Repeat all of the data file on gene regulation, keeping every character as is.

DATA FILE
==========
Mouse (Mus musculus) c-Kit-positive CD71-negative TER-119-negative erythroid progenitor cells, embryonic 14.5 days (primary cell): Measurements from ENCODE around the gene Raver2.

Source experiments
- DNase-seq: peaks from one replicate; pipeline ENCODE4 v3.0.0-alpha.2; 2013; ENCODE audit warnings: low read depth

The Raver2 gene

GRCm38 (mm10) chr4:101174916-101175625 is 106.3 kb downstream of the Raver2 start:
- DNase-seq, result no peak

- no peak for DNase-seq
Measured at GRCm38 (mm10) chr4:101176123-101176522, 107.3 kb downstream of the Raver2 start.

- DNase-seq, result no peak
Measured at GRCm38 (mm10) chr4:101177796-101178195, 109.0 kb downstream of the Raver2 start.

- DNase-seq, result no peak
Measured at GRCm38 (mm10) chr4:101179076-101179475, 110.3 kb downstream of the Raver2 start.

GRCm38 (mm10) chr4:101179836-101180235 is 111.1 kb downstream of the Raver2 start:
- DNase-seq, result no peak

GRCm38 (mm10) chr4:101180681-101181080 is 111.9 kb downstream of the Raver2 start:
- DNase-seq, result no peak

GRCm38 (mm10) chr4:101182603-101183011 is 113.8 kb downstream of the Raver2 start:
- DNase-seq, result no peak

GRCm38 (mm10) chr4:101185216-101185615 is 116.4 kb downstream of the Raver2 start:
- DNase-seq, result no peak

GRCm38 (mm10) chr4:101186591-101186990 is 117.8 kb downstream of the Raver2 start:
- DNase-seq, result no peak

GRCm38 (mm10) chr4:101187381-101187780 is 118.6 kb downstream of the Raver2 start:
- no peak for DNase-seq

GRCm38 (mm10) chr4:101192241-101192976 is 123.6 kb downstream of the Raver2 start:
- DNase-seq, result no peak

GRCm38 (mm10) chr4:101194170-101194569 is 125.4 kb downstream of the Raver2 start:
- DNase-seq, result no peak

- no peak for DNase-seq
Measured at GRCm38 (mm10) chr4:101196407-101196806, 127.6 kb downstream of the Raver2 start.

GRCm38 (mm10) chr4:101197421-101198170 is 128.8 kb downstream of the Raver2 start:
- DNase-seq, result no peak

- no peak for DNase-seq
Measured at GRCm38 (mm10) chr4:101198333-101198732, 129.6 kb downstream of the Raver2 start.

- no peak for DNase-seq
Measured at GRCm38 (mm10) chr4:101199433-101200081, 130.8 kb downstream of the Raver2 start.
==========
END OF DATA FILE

Mouse (Mus musculus) c-Kit-positive CD71-negative TER-119-negative erythroid progenitor cells, embryonic 14.5 days (primary cell): Measurements from ENCODE around the gene Raver2.

Source experiments
- DNase-seq: peaks from one replicate; pipeline ENCODE4 v3.0.0-alpha.2; 2013; ENCODE audit warnings: low read depth

The Raver2 gene

GRCm38 (mm10) chr4:101174916-101175625 is 106.3 kb downstream of the Raver2 start:
- DNase-seq, result no peak

- no peak for DNase-seq
Measured at GRCm38 (mm10) chr4:101176123-101176522, 107.3 kb downstream of the Raver2 start.

- DNase-seq, result no peak
Measured at GRCm38 (mm10) chr4:101177796-101178195, 109.0 kb downstream of the Raver2 start.

- DNase-seq, result no peak
Measured at GRCm38 (mm10) chr4:101179076-101179475, 110.3 kb downstream of the Raver2 start.

GRCm38 (mm10) chr4:101179836-101180235 is 111.1 kb downstream of the Raver2 start:
- DNase-seq, result no peak

GRCm38 (mm10) chr4:101180681-101181080 is 111.9 kb downstream of the Raver2 start:
- DNase-seq, result no peak

GRCm38 (mm10) chr4:101182603-101183011 is 113.8 kb downstream of the Raver2 start:
- DNase-seq, result no peak

GRCm38 (mm10) chr4:101185216-101185615 is 116.4 kb downstream of the Raver2 start:
- DNase-seq, result no peak

GRCm38 (mm10) chr4:101186591-101186990 is 117.8 kb downstream of the Raver2 start:
- DNase-seq, result no peak

GRCm38 (mm10) chr4:101187381-101187780 is 118.6 kb downstream of the Raver2 start:
- no peak for DNase-seq

GRCm38 (mm10) chr4:101192241-101192976 is 123.6 kb downstream of the Raver2 start:
- DNase-seq, result no peak

GRCm38 (mm10) chr4:101194170-101194569 is 125.4 kb downstream of the Raver2 start:
- DNase-seq, result no peak

- no peak for DNase-seq
Measured at GRCm38 (mm10) chr4:101196407-101196806, 127.6 kb downstream of the Raver2 start.

GRCm38 (mm10) chr4:101197421-101198170 is 128.8 kb downstream of the Raver2 start:
- DNase-seq, result no peak

- no peak for DNase-seq
Measured at GRCm38 (mm10) chr4:101198333-101198732, 129.6 kb downstream of the Raver2 start.

- no peak for DNase-seq
Measured at GRCm38 (mm10) chr4:101199433-101200081, 130.8 kb downstream of the Raver2 start.